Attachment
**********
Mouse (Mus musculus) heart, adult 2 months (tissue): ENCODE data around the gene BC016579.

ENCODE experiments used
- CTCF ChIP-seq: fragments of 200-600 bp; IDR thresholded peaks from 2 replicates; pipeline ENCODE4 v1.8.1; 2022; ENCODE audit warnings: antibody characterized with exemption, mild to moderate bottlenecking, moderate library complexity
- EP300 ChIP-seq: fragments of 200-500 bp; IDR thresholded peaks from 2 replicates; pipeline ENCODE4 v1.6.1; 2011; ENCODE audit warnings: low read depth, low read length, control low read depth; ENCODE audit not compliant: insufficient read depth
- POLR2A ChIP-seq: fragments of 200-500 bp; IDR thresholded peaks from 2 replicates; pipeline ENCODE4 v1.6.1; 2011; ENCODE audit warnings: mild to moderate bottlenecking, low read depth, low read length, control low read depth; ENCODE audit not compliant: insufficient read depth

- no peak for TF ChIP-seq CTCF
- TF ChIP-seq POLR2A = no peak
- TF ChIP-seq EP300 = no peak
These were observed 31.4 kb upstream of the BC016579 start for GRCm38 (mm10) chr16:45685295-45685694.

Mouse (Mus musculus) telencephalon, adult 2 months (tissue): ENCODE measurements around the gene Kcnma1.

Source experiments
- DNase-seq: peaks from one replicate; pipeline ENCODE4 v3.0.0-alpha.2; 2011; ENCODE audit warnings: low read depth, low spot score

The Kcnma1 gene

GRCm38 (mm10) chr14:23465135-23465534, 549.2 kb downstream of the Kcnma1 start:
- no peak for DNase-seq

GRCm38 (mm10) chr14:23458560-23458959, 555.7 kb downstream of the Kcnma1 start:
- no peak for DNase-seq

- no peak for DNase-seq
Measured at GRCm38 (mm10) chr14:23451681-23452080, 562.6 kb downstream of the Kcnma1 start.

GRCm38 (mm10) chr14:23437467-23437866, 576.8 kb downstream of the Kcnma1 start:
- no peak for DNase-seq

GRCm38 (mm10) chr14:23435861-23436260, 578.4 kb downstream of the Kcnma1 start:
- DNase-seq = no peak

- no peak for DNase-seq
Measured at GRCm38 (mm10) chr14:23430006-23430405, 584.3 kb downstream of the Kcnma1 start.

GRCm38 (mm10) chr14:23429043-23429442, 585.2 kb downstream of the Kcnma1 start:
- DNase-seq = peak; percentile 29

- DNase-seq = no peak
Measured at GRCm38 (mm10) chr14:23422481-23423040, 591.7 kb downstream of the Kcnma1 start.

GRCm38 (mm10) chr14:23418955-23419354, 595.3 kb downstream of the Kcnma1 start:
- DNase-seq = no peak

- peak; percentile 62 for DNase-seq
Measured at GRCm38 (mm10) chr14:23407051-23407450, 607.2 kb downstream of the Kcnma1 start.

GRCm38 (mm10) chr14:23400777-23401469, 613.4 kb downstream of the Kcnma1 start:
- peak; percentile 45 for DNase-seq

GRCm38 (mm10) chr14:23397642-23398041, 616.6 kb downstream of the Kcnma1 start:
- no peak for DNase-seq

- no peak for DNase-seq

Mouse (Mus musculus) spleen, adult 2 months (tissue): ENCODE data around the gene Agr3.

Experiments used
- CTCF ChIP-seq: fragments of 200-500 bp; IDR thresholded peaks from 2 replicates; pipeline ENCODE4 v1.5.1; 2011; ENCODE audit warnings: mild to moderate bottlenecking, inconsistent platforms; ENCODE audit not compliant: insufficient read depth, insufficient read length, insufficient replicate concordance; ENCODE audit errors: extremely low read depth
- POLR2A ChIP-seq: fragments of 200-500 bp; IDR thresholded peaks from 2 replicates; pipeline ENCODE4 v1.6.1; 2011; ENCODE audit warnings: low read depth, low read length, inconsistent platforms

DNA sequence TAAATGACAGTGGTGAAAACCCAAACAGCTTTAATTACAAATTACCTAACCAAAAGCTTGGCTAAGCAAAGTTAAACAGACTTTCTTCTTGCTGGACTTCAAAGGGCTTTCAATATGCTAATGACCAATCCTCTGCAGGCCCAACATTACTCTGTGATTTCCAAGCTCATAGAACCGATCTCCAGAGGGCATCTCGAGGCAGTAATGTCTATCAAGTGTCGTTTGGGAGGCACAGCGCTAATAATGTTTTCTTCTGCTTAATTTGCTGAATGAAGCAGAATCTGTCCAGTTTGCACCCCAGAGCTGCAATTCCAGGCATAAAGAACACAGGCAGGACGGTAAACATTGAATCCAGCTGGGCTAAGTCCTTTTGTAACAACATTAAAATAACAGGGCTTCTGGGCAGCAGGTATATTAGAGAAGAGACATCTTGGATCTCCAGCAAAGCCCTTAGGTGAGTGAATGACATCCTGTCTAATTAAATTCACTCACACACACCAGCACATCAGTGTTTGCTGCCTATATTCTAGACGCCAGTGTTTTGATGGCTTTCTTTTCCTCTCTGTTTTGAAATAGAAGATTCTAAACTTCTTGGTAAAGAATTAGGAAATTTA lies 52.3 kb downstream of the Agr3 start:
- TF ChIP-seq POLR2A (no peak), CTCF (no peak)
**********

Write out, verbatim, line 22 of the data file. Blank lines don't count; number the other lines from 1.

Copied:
GRCm38 (mm10) chr14:23435861-23436260, 578.4 kb downstream of the Kcnma1 start: